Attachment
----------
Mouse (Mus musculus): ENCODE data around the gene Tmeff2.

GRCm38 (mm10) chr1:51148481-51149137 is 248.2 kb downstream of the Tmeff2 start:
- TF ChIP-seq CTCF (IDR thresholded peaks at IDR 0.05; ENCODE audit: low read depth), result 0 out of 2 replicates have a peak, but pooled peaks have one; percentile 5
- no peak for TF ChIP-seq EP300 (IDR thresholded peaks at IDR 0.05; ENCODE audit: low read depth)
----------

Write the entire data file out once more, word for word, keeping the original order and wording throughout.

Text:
Mouse (Mus musculus): ENCODE data around the gene Tmeff2.

GRCm38 (mm10) chr1:51148481-51149137 is 248.2 kb downstream of the Tmeff2 start:
- TF ChIP-seq CTCF (IDR thresholded peaks at IDR 0.05; ENCODE audit: low read depth), result 0 out of 2 replicates have a peak, but pooled peaks have one; percentile 5
- no peak for TF ChIP-seq EP300 (IDR thresholded peaks at IDR 0.05; ENCODE audit: low read depth)